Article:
Affordable Housing Crunch Prompts Lotteries

May 14, 2018

The affordability crisis is growing in San Francisco, and home buyers are desperate to find a place that they can afford. An affordable housing development in downtown is offering 95 one-, two-, and three-bedroom apartments. But the development recently made headlines when 6,580 people applied for the homes in just three weeks. Developers turned to a lottery to decide who would get the units. 

Developers and cities are increasingly turning to lotteries to award affordable housing, due to the skyrocketing demand and trying to come up with a solution that seems fair in awarding the units than on a first-come, first-served basis. But critics say that lotteries are awarded at random chance and don’t distinguish between the neediest from the merely needy, The New York Times reports. 

The Natalie Grubb Commons in San Francisco was reserved for households with incomes up to 50 percent of the local median. The median existing single-family home price in the San Francisco metro area is $917,000. San Francisco has conducted public lotteries for years and recently has moved the process online. 

“Please don’t give up, please keep trying, and please know that sometimes people have to apply several times before they get offered a unit,” Maria Benjamin, who runs several of the city’s affordable housing programs and the lotteries, announced before the Natalie Gubb Commons lottery.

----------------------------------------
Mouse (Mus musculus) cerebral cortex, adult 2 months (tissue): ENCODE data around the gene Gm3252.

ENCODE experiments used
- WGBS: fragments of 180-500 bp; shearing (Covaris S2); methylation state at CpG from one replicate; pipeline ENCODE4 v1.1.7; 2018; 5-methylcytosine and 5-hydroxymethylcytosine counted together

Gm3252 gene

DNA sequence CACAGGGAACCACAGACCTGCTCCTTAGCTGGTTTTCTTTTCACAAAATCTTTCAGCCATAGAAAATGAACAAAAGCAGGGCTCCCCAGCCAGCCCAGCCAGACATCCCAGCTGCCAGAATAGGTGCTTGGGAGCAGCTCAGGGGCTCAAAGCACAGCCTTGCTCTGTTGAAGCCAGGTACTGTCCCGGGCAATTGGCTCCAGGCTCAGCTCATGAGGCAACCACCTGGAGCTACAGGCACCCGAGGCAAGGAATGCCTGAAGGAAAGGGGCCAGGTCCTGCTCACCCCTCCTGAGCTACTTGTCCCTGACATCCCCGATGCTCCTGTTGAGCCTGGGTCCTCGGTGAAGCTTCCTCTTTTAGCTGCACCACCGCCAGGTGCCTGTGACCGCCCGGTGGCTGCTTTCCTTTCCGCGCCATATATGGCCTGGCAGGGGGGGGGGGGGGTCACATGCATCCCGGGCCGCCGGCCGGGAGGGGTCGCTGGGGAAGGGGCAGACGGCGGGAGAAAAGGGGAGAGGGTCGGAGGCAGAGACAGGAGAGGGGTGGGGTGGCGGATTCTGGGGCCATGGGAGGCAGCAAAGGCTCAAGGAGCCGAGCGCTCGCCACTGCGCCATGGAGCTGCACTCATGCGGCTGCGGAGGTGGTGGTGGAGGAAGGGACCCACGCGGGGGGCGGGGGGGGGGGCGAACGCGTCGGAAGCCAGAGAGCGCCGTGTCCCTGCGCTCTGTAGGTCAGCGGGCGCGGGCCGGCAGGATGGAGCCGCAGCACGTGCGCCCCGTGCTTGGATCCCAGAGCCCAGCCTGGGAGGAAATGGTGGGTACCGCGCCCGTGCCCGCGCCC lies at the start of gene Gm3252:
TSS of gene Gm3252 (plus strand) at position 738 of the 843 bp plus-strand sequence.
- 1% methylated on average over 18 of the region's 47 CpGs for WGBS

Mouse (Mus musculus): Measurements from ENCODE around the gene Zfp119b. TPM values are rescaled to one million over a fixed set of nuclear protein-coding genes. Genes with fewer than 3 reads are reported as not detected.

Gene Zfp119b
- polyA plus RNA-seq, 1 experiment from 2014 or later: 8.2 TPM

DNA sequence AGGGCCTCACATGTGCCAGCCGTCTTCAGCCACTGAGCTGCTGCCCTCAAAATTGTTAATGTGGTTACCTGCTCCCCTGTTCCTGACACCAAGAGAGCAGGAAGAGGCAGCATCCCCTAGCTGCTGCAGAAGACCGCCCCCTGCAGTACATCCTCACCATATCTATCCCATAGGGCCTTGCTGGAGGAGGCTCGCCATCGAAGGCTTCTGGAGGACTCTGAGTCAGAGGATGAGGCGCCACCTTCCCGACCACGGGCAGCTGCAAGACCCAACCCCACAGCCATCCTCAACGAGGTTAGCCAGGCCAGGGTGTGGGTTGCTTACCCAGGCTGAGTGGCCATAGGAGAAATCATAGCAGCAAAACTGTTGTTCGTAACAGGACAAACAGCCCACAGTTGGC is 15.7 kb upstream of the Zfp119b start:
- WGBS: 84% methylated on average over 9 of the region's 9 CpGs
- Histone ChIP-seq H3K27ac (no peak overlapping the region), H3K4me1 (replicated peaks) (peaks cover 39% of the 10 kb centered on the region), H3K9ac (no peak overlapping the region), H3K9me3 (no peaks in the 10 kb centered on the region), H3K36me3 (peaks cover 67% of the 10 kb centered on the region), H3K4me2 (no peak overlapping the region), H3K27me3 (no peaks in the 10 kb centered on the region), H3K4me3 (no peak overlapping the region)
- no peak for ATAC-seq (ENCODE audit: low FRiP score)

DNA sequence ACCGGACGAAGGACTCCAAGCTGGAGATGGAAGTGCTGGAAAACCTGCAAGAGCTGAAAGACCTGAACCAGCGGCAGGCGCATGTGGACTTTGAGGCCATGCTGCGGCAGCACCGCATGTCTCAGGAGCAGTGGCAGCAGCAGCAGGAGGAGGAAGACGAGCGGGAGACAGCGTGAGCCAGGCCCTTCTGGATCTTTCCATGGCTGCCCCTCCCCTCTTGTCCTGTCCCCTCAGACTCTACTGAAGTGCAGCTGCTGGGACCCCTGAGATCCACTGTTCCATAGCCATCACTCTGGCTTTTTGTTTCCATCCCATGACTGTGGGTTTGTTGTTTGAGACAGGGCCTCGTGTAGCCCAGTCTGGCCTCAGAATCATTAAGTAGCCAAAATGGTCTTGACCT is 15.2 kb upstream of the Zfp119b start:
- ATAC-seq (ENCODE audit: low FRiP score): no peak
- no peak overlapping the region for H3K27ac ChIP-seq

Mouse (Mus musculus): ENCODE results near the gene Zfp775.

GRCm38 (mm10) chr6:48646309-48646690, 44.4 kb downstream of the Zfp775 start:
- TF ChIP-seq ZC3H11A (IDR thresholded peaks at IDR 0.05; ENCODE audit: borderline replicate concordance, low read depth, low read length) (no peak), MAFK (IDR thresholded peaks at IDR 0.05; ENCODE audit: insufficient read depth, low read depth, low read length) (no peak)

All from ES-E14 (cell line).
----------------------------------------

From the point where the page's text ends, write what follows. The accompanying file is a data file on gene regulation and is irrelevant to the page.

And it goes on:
Affordable housing projects are becoming more difficult to build with dwindling federal support and rising construction costs, The New York Times reports. Further, the stock of public housing continues to shrink as older units deteriorate. 

Housing lotteries are “a simple manifestation—and apparently an unavoidable one—of the fact that we have never in America made affordable housing a right,” Kirk McClure, a professor of urban planning at the University of Kansas, told The New York Times.

Patricia Torres and her family have been desperately looking for an affordable property for the past two years in San Francisco. But in the latest lottery for Natalie Grubbs Commons, she drew an 824. Any number in the top 200 had the best chances, they were told. 

“What am I waiting for?” Torres told The New York Times. “How can I keep waiting? Why? So that it will get more and more expensive, and possibly I won’t find anything?”

Source: “These 95 Apartments Promised Affordable Rent in San Francisco. Then 6,580 People Applied,” The New York Times (May 12, 2018)